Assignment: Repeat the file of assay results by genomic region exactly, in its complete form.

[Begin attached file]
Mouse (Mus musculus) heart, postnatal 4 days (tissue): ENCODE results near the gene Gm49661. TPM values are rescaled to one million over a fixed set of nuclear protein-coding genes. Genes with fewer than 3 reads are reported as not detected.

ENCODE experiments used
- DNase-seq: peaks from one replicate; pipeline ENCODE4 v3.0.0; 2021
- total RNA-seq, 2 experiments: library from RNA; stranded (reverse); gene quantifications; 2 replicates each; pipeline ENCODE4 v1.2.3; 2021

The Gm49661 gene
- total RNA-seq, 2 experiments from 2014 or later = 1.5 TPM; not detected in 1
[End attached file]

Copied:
Mouse (Mus musculus) heart, postnatal 4 days (tissue): ENCODE results near the gene Gm49661. TPM values are rescaled to one million over a fixed set of nuclear protein-coding genes. Genes with fewer than 3 reads are reported as not detected.

ENCODE experiments used
- DNase-seq: peaks from one replicate; pipeline ENCODE4 v3.0.0; 2021
- total RNA-seq, 2 experiments: library from RNA; stranded (reverse); gene quantifications; 2 replicates each; pipeline ENCODE4 v1.2.3; 2021

The Gm49661 gene
- total RNA-seq, 2 experiments from 2014 or later = 1.5 TPM; not detected in 1